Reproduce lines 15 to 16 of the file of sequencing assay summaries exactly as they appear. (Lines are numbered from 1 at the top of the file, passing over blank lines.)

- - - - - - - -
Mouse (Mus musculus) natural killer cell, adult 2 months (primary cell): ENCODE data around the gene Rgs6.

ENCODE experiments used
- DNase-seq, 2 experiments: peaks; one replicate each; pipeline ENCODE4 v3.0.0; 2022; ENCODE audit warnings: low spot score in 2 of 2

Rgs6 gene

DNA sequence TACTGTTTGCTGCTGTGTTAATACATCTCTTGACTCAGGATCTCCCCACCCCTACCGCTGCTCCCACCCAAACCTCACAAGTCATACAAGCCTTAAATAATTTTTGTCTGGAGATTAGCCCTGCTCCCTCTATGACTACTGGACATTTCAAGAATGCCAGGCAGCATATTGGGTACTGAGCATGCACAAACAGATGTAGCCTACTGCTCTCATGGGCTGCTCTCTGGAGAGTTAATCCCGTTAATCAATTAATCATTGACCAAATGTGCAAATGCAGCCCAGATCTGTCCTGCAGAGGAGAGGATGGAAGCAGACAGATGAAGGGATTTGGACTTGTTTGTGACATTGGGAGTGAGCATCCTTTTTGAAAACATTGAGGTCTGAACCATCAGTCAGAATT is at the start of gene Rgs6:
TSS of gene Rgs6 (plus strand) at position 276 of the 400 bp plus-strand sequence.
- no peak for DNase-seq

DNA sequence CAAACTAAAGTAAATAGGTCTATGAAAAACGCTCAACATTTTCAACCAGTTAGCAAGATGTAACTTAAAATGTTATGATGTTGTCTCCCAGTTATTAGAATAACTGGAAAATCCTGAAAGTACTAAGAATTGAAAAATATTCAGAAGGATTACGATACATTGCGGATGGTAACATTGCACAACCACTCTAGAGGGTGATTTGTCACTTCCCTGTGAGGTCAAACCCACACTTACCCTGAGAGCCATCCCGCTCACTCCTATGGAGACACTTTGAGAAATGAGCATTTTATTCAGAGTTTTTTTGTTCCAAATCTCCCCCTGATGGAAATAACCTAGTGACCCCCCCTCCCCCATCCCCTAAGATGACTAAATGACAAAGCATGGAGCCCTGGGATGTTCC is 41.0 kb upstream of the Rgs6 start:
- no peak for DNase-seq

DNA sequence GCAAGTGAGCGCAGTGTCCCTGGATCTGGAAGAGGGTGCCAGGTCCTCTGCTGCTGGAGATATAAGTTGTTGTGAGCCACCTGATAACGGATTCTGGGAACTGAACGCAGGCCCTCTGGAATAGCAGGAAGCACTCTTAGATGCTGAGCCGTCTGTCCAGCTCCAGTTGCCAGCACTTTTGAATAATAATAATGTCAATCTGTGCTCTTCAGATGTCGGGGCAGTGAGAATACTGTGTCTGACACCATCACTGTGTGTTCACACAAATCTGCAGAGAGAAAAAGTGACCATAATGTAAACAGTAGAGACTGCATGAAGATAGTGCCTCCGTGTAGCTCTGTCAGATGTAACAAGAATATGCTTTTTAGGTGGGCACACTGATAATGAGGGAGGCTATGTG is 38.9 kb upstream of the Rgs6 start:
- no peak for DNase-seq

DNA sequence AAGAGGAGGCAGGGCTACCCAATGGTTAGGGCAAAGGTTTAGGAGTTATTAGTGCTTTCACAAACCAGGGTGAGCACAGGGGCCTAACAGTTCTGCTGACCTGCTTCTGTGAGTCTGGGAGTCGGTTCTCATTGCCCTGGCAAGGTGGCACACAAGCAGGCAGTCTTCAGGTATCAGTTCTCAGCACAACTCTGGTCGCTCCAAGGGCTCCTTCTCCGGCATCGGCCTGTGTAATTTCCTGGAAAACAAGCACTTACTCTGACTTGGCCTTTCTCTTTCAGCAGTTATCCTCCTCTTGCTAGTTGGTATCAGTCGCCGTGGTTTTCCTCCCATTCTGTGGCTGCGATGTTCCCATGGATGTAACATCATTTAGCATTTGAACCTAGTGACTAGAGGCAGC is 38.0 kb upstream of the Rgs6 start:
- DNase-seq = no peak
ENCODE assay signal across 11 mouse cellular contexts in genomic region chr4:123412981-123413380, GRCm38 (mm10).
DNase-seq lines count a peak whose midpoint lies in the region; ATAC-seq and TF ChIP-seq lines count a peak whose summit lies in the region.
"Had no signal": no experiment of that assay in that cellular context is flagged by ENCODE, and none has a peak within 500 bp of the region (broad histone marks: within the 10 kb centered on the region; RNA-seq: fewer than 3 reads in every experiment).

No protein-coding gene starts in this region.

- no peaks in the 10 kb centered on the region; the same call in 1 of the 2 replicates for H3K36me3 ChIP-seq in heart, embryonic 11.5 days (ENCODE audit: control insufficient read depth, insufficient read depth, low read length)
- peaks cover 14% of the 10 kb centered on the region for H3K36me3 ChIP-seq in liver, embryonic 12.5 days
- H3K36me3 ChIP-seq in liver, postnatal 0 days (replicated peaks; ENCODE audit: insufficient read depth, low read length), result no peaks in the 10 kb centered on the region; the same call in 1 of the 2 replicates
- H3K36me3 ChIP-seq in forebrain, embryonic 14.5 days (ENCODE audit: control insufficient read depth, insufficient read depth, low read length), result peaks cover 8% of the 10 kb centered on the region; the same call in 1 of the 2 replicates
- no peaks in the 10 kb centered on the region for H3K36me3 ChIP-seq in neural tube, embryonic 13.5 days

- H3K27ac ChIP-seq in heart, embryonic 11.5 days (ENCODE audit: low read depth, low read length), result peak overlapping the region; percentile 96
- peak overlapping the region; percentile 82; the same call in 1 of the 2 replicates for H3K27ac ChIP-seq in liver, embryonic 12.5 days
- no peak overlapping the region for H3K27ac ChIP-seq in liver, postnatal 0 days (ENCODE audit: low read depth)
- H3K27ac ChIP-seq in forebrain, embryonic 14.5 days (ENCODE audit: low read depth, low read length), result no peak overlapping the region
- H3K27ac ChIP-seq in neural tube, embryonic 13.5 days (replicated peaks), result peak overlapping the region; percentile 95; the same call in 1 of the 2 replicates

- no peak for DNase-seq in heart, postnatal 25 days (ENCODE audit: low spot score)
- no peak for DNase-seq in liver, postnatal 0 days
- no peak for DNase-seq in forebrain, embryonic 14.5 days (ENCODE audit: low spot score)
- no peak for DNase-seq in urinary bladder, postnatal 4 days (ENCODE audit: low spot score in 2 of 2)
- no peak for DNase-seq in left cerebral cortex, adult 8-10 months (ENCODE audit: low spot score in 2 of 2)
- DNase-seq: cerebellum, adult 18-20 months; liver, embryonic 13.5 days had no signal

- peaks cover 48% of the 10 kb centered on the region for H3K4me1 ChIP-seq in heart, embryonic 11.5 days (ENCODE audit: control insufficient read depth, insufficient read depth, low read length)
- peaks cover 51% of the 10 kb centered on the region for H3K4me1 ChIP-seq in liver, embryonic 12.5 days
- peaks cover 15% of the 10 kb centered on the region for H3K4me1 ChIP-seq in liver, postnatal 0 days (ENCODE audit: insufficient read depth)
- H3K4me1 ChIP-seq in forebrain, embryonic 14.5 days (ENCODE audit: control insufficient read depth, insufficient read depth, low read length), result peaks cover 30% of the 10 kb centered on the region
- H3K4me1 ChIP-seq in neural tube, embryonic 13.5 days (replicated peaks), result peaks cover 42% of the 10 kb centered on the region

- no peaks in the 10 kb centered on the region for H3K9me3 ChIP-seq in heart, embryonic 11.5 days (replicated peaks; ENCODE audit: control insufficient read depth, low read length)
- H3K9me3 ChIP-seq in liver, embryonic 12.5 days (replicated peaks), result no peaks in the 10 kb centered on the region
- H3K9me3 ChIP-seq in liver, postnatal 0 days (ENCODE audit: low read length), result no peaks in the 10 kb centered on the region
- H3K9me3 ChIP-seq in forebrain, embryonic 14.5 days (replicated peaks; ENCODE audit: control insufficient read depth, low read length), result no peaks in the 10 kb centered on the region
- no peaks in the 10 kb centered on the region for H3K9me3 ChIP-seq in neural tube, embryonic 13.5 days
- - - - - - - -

DNase-seq lines count a peak whose midpoint lies in the region; ATAC-seq and TF ChIP-seq lines count a peak whose summit lies in the region.
"Had no signal": no experiment of that assay in that cellular context is flagged by ENCODE, and none has a peak within 500 bp of the region (broad histone marks: within the 10 kb centered on the region; RNA-seq: fewer than 3 reads in every experiment).